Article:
Goat meat with rosemary, garlic and vegetables ready for roasting!
Goat meat with rosemary, garlic and vegetables ready for roasting!

An Alternative Meat for the Holidays

November 18, 2021 Written by Dan Severson, Extension Agent - Agriculture & Animals

As we head into the holidays and think of great memories and food around the dinner table, why not make some new memories by trying something different? Start a new tradition and prepare some chevon or cabrito (more commonly known as goat) this holiday season. Goats are the main source of animal protein in many nations, including South East Asia, the Caribbean, North Africa and countries of the Middle East. This makes goat meat one of the most consumed red meats worldwide. Diverse ethnic groups that immigrate to the United States have fueled a rise in its popularity. 

Goat is a lean meat with nutritional qualities that make it a perfect choice for the health-conscious consumer. The table below compares the nutritional qualities of goat meat to the more traditional meats consumed in the U.S. As you can see, goat meat is lower in calories, fat and cholesterol than other meats.

 

Table 1. Nutrient Composition of Goat and Other Types of Meat 1, 2

Nutrient Goat Chicken Beef Pork Lamb
Calories 122 162 179 180 175
Fat (g) 2.6 6.3 7.9 8.2 8.1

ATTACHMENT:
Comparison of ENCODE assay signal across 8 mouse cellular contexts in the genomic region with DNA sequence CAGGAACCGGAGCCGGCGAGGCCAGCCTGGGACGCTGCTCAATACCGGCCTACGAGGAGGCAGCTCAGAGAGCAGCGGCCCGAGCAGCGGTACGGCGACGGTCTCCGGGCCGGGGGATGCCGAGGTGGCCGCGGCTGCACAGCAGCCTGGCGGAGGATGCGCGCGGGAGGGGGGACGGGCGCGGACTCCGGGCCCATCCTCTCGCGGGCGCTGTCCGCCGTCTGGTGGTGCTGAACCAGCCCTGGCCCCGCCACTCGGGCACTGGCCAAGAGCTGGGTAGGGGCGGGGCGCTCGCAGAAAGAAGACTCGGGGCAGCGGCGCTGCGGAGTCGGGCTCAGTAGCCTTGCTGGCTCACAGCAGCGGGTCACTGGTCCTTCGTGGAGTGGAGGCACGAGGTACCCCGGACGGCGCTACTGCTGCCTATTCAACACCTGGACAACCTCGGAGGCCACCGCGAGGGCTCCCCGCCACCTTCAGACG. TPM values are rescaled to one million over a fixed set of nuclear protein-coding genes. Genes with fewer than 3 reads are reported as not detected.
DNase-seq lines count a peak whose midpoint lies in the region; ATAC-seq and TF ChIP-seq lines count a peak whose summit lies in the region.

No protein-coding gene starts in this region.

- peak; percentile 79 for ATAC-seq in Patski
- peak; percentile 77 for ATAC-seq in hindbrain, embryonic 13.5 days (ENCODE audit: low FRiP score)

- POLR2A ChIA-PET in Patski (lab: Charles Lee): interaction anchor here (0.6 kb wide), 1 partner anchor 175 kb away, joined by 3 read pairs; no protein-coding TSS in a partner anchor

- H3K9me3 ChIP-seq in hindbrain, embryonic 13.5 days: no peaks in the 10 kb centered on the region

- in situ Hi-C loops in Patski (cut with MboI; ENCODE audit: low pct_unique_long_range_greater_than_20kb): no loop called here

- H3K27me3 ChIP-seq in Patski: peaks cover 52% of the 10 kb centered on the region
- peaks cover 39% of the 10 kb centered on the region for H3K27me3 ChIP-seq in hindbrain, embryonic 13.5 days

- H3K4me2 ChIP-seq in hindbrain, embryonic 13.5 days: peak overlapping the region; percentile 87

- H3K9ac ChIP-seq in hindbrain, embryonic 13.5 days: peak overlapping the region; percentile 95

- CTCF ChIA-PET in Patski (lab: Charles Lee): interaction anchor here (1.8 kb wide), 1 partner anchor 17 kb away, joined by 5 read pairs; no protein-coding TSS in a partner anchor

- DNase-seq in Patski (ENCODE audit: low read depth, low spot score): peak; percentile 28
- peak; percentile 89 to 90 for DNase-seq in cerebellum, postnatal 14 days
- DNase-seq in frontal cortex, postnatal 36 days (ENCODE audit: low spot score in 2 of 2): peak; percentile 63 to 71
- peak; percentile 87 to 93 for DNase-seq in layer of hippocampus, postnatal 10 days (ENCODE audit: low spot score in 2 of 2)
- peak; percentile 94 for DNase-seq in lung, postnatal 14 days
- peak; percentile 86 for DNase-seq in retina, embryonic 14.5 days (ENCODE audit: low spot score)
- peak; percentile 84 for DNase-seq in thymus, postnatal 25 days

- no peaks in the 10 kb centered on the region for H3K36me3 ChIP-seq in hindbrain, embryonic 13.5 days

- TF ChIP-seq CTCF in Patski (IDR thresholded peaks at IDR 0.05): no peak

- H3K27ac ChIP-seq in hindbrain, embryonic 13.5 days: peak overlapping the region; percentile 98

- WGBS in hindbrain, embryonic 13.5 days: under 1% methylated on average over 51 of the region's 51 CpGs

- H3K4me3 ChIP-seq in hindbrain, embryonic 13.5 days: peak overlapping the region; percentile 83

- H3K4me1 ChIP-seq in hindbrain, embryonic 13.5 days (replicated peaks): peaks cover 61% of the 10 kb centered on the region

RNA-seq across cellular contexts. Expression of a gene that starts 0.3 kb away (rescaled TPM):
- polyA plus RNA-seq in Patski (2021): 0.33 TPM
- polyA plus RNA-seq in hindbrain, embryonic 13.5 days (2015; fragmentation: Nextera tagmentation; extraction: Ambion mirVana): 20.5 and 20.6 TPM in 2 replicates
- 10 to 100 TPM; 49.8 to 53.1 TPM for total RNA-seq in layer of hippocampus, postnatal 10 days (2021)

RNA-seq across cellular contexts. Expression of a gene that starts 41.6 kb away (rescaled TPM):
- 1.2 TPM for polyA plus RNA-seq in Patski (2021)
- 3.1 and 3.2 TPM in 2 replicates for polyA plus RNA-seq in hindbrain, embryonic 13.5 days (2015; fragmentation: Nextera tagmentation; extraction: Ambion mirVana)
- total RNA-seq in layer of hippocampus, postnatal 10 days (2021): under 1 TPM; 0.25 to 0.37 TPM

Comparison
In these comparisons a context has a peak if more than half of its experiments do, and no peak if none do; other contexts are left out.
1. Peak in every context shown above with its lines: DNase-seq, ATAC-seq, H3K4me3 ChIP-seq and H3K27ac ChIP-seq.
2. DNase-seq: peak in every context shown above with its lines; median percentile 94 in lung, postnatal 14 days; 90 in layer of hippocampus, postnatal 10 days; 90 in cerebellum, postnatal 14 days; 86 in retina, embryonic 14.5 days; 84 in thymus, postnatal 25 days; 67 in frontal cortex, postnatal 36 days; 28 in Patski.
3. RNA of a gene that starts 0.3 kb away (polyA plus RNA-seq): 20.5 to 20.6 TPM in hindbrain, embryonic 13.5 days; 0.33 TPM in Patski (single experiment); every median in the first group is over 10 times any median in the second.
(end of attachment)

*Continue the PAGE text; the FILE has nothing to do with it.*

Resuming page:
Saturated Fat 0.79 1.7 3.0 2.9 2.9
Protein (g) 23 25 25 25 24
Cholesterol (mg) 63.8 76.0 73.1 73.1 78.2
1 Per 3 oz. of cooked meat, 2 USDA Nutrient Database for Standard Reference, Release 14 (2001)

1 Per 3 oz. of cooked meat, 2 USDA Nutrient Database for Standard Reference, Release 14 (2001)

 
A bowl of curried goat stew
Curried goat stew

Goat is the preferred meat for holiday gatherings of many of these ethnic groups. The size and gender of the goat eaten varies between groups and holidays. For example, those celebrating Greek Easter prefer a milk-fed kid weighing about 35 pounds, while the Caribbean holidays favor a 60- to 80-pound non-castrated male goat. 

Do not overlook the traditional holidays such as Easter, Christmas and New Year’s as a possibility for incorporating goat meat into your holiday menu. When cooking goat for the first time, remember that goat meat is very lean and has a tendency to dry out if improperly prepared. I tend to handle goat meat just as I would any other read meat. The tougher cuts of meat lend themselves to a moist, low and slow method to prevent drying out and create pleasingly tender results. On the other hand, dry heat methods such as frying or grilling are great for the already tender cuts of goat.
 

  • Ribs. Cut into racks or cutlets that are ideal for grilling or frying.

  • Loins. Cut into chops or tenderloins. Loins can also be grilled or fried.

  • Leg. Leave the bone in, make roasts, or cut into steaks for grilling or frying.

  • Hindshank. Cut into shanks or drumsticks that can be braised, roasted or used in stews.
     

Since goat meat is still not widely eaten in the U.S., it may be hard to find. Search out a local butcher shop and check on the availability of goat. Or contact your local Extension office to see if they know of a goat producer in the area that may have some for sale. As the demand continues to grow, some name-brand grocery stores are starting to carry exotic meat in their ethnic section as well. 

Try something different this holiday season and introduce your family to this delicious and healthy alternative to your traditional menu! 


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